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the civil rights battle of our generation?

28 Oct

I’ve seen posters all around campus for the last couple of weeks which urge people to vote/volunteer for preserving gay marriage in Iowa. The bottom of the poster says “In 25 years, what will you say you were doing during the civil rights battle of our generation? …homework?”

Now, I totally understand the sentiment here. Oftentimes, people compare gay marriage to interracial marriage – there was a time when interracial marriage was illegal, but looking back on that time, most of us can’t understand what the big deal was. Same with gay marriage. Once it becomes legal in all 50 states (which it will, believe you me), people will start to wonder why there was such a problem with it in the first place. 25 years from now, it will seem so obviously awesome and necessary and constitutionally appropriate. It already seems that way to many people (including me).

That said, do I really believe it is the civil rights battle of this generation? I’m not sure. I think it might be one of the civil rights battles of this generation. I think we are still fighting for racial equality, gender equality, a smaller income/wealth gap. I think those are all civil rights battles of this generation.

That’s not to say that one kind of oppression is any more worthy of our time and energy than another. Rather, I just want to point out that there are many things we, as a country, need to be spending our time on. 25 years from now, I won’t just be looking back at what I did as an LGBTQIA ally, but also what I did as a feminist, a fighter of human trafficking, an advocate for racial equality…

Unfortunately, there is not one civil rights battle of our generation. We can’t lose sight of all of the battles being fought every day.


It’s National Coming Out Day

11 Oct

It’s National Coming Out Day, and I’m coming out for LGBTQIA rights, equality, and love. I’m coming out for all my friends who are constantly told their love is the wrong kind. I’m coming out for the boys who lost hope and now don’t get to see a better future. I’m coming out for the LGBTQIA youth who don’t make the news. I’m coming out because I can’t be free until all people are free.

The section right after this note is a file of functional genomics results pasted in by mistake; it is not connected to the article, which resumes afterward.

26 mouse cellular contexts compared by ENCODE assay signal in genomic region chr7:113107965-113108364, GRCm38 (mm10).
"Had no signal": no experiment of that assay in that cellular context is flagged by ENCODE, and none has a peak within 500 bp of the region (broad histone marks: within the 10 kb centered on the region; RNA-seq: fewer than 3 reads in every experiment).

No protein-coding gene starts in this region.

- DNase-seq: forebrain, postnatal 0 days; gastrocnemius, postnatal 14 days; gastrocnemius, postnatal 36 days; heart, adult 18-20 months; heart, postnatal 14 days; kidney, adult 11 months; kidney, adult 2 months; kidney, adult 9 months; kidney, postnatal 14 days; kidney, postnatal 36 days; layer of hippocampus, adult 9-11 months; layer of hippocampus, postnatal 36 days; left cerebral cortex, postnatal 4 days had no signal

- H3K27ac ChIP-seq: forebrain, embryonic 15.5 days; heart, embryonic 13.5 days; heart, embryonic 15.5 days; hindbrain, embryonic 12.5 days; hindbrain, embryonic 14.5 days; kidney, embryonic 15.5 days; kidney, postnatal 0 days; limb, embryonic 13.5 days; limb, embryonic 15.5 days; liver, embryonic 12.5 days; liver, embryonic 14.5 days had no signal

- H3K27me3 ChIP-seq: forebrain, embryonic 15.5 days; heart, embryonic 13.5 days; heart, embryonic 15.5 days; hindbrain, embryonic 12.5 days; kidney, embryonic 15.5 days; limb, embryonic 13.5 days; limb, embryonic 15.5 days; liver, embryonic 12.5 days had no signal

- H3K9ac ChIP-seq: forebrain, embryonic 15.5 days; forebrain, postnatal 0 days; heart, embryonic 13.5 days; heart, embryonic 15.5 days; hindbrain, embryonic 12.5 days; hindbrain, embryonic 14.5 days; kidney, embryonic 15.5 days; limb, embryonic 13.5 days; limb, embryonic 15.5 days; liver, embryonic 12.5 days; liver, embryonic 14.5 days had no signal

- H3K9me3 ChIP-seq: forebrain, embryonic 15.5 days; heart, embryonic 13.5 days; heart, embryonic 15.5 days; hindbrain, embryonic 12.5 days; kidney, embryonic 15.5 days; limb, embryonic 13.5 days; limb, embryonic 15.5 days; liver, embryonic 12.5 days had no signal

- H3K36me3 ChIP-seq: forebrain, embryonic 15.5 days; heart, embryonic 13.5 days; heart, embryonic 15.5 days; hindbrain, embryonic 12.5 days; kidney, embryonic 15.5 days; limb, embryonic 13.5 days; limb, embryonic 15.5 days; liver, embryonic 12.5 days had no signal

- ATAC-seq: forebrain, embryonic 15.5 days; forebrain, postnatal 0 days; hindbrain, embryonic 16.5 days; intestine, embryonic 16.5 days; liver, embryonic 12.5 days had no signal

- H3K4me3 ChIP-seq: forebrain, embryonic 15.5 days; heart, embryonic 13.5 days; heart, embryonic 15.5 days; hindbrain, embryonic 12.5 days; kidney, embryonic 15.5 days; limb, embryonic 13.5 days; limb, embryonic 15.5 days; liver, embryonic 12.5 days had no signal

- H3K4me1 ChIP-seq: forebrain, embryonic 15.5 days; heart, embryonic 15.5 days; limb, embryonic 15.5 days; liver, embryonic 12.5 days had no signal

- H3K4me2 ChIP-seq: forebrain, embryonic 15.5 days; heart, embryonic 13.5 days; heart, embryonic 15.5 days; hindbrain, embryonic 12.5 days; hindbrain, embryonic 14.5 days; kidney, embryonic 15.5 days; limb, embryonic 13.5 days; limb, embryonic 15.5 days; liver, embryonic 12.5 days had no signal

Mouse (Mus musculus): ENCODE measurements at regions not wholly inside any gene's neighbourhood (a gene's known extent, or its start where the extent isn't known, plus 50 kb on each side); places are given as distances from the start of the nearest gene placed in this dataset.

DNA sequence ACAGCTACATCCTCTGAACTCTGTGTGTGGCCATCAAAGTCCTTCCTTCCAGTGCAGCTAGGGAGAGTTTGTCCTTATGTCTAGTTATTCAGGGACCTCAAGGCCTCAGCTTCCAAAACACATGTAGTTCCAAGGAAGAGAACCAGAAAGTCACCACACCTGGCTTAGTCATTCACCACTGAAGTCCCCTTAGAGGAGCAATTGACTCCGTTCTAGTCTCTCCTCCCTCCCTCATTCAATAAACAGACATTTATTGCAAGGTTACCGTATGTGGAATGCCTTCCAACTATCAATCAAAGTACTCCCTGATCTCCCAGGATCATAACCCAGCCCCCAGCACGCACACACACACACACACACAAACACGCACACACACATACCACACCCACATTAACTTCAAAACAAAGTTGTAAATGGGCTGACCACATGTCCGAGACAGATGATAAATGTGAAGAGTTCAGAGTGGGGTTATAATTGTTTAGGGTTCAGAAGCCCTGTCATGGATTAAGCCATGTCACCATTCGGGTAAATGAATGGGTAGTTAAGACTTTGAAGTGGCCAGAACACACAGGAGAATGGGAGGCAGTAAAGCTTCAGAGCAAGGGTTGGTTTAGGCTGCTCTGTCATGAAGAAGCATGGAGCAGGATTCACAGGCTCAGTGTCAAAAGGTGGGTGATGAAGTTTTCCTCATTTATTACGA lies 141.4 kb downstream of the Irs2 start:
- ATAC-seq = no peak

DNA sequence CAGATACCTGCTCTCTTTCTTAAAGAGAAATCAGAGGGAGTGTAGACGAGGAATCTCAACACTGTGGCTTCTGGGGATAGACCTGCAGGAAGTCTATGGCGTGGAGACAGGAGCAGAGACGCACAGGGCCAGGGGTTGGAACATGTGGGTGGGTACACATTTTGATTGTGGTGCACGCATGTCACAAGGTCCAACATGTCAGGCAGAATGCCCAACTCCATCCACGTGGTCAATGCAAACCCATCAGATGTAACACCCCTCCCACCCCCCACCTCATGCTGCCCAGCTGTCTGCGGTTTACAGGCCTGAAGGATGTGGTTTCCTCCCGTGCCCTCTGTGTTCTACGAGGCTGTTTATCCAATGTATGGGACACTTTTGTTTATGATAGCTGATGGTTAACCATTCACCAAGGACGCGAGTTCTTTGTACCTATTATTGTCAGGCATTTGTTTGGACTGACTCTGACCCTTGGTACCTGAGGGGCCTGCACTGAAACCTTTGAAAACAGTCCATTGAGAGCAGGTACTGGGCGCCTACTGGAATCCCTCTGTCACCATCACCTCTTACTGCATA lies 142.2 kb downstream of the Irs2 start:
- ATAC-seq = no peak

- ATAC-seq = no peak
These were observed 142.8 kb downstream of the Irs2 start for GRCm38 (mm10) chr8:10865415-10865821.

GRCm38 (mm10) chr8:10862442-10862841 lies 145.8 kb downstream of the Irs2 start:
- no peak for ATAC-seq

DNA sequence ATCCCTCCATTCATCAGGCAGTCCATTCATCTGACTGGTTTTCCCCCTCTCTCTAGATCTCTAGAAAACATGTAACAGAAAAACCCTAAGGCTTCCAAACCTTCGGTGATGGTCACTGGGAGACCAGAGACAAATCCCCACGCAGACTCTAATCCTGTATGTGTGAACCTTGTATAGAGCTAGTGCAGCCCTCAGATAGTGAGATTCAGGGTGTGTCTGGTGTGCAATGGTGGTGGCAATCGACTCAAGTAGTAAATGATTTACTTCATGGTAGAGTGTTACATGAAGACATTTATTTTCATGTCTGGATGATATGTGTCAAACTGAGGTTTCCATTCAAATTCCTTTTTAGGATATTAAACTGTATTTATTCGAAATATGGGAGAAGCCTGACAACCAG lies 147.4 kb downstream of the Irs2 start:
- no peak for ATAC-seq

7 Oct

on the blog for my Gender, Women’s and Sexuality Studies, which unfortunately you can’t view unless you are a member of the class. This post also relates to and includes some information I posted in one of my first entries after restarting my blog. The original entry can be found here, and this is an expansion of those ideas:

This summer, I read “Whipping Girl: A Transsexual Woman on Sexism and the Scapegoating of Femininity” by Julia Serano, an MTF trans woman. Besides being an incredibly eye-opening book, which I recommend to everyone, Whipping Girl also addresses certain vocabulary often mistakenly used when discussing trans issues. In the Introduction to Chapter 3 in Women’s Voices, Feminist Visions, the editors mistakenly use the terms “transwoman/transman” and “transgendered.” In her book, Julia Serano explains why these terms are incorrect, and how they perpetuate negative ideas regarding trans people.

First, using the word “transwoman” (or transman) is inappropriate. The two words should be separate (trans woman), as this phrase functions kind of like “Jewish man” or “black woman”…it is a descriptive phrase, not a summation of an entire identity, like “transwoman” might suggest. Serano says using a phrase like “transwoman” third-sexes or third-genders (both verbs) a trans person, thus “relegating [them] to [their] own unique categories that are separate from ‘woman’ or ‘man.’” Additionally, MTF and FTM are adjectives, not nouns, so using the adjectives MTF (male-to-female) or FTM as nouns is equally offensive. As Julia says, “I do not identify as a ‘male-to-female’ – I identify as a woman.”

Regarding the word “transgendered,” the addition of the -ed at the end of the word suggests being trans is something that is done to trans people, rather than something they choose and identify with. People are not transgendered, any more than they are straighted or Jewished. Transgender is a trait, not an action.

Finally, I’d like to draw attention to how important it is for trans people to be consulted whenever something is being written about them, or whenever trans rights/issues/definitions are being discussed. While I am not sure how Women’s Voices, Feminist Visions was constructed, it seems that the editors did not, in fact, consult trans people when writing the section on transgender and transsexual identities. Cissexual people cannot pretend to understand the nuances of trans people’s lives and identities anymore than straight people can fully understand gay people’s lives and truths, or white people can understand the lives of people of color.

I’d like to reiterate how strongly I recommend this book. Absolutely worth your time, money, energy.

Just read it

21 Sep

I don’t have time for commentary, so just trust me that you should read this.

today’s links

8 Sep

Hey everyone! I started this entry on Labor Day, which is why the first link references the holiday. These links are all very pertinent, regardless. ❤

Today is Labor Day, and even though my college doesn’t have the day off (OH THE HORROR), I’m trying to spend some time thinking about labor practices int the United States. After all, Labor Day isn’t just a day to sit around and do nothing. It could be a day to work for better work conditions. Colorlines talks about important workplace reforms that everyone should be thinking about this Labor Day.